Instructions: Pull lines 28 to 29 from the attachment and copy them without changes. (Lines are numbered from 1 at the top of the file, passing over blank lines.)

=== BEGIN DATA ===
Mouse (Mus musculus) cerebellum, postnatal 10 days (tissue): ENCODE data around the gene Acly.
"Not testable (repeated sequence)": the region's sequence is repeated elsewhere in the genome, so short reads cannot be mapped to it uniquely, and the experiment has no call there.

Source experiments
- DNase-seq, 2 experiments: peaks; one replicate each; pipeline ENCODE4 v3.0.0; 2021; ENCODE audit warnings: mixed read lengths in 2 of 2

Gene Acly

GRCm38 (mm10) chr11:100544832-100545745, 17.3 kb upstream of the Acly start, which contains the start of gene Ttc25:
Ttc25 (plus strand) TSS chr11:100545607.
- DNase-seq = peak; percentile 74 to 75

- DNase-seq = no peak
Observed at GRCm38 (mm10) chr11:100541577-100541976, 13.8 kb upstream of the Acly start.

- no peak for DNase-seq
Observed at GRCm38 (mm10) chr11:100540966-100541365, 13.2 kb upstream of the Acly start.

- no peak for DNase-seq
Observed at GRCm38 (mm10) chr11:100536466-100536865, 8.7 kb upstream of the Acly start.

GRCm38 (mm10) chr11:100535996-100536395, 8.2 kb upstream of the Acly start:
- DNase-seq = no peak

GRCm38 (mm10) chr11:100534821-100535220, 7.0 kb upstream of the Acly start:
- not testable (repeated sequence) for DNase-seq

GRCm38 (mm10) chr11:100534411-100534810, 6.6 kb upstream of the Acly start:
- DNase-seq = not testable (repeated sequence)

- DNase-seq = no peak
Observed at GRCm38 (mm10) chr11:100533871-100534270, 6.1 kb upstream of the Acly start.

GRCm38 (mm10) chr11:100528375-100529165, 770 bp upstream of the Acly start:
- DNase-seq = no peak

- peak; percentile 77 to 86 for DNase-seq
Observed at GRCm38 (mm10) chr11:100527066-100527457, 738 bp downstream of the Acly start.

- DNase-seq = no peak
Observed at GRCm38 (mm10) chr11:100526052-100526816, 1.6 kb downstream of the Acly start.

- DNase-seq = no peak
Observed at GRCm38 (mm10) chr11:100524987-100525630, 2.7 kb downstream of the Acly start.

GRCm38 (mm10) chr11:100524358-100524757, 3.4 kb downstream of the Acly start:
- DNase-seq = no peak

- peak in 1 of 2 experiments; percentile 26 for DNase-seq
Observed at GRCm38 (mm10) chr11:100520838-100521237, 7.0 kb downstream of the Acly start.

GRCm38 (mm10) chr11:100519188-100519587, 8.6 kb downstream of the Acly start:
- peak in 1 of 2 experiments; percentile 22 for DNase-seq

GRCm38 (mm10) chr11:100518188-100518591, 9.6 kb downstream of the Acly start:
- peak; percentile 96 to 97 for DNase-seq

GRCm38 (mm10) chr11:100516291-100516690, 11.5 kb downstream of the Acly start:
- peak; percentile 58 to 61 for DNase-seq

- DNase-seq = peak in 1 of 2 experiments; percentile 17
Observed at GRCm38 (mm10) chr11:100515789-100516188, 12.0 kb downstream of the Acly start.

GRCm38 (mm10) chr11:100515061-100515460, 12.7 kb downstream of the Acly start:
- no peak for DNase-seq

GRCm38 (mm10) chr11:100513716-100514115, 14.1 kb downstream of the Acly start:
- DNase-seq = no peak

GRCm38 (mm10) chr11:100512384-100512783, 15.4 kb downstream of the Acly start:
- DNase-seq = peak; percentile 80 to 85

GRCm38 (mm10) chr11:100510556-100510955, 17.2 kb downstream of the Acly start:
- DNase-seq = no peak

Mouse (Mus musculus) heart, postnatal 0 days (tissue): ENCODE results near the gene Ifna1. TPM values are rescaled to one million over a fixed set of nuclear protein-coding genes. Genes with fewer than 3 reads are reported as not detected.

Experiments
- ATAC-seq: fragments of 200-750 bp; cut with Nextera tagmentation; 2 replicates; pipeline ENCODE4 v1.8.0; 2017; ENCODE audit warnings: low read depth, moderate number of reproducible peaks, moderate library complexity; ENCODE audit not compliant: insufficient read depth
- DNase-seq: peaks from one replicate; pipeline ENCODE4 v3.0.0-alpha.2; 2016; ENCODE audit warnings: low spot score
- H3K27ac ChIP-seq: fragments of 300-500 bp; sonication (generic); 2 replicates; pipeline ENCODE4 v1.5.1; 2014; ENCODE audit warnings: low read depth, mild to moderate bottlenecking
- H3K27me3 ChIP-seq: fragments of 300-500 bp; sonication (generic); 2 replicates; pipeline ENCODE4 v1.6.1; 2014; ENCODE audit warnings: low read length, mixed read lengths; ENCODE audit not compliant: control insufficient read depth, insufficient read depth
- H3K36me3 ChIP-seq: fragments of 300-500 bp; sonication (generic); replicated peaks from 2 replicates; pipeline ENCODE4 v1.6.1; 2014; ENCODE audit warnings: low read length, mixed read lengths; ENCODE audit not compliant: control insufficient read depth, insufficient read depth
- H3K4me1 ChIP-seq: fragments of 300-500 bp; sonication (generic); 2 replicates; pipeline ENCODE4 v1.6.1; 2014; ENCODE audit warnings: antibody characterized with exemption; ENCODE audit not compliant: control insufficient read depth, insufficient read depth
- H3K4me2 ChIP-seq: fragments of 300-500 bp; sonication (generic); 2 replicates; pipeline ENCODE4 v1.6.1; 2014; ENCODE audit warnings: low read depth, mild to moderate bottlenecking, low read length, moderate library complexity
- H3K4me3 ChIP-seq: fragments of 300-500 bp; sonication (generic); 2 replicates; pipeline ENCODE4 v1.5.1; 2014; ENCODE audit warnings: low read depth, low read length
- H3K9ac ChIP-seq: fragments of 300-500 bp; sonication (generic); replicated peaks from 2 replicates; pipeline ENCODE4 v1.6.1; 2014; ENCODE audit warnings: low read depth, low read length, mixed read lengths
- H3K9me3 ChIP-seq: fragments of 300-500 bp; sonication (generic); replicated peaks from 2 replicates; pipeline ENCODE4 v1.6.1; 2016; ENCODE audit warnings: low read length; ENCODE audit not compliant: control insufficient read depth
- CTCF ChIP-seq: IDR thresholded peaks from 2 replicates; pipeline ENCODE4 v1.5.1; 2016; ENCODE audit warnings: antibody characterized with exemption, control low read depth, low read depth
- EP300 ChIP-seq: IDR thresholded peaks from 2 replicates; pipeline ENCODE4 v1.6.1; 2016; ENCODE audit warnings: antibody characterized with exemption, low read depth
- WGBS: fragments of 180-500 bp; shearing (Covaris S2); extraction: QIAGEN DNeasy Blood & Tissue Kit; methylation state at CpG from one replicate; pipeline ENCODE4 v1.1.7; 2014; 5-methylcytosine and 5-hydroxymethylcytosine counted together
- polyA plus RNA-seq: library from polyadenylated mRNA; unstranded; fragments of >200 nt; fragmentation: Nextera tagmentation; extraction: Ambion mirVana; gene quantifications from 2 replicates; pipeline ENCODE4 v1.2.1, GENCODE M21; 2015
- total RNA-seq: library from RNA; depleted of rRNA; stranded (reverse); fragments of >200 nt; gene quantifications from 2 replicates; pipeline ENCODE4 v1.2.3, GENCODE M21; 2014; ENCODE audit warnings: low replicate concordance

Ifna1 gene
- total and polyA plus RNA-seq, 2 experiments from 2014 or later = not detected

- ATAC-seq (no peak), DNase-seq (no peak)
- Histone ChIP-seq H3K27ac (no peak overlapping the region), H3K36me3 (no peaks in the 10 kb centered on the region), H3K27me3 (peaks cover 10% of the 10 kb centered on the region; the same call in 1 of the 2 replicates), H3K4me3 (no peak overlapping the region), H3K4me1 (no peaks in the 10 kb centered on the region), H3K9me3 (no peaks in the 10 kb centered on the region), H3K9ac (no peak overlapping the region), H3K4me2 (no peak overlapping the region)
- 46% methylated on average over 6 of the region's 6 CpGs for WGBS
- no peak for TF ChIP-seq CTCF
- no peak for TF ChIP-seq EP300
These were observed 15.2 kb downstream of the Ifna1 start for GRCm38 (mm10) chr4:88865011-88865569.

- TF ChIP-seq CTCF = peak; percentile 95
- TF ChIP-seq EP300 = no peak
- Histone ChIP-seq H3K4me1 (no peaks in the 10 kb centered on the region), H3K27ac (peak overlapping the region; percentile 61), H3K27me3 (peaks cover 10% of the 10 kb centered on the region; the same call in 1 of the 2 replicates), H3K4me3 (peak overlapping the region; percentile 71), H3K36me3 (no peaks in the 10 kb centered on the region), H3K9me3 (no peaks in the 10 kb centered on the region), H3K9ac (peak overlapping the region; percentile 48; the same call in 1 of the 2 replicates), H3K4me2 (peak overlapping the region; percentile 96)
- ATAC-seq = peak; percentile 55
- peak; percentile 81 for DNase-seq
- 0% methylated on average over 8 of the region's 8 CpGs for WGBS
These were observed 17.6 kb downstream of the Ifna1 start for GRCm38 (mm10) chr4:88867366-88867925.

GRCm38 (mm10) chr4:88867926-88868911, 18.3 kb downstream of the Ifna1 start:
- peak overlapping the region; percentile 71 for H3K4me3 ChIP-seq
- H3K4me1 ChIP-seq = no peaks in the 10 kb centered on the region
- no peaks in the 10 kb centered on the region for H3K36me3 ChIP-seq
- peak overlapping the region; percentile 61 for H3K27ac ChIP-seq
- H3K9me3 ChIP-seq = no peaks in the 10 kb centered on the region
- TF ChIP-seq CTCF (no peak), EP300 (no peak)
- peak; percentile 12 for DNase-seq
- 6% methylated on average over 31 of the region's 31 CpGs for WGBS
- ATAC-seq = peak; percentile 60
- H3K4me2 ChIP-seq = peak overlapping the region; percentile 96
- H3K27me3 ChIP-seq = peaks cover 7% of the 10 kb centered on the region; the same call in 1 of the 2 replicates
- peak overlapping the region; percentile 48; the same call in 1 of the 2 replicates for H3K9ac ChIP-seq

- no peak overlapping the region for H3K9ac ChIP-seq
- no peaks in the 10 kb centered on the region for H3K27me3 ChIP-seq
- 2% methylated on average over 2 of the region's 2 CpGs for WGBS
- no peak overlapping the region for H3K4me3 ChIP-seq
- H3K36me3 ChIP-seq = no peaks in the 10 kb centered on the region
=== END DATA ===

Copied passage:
Observed at GRCm38 (mm10) chr11:100526052-100526816, 1.6 kb downstream of the Acly start.

- DNase-seq = no peak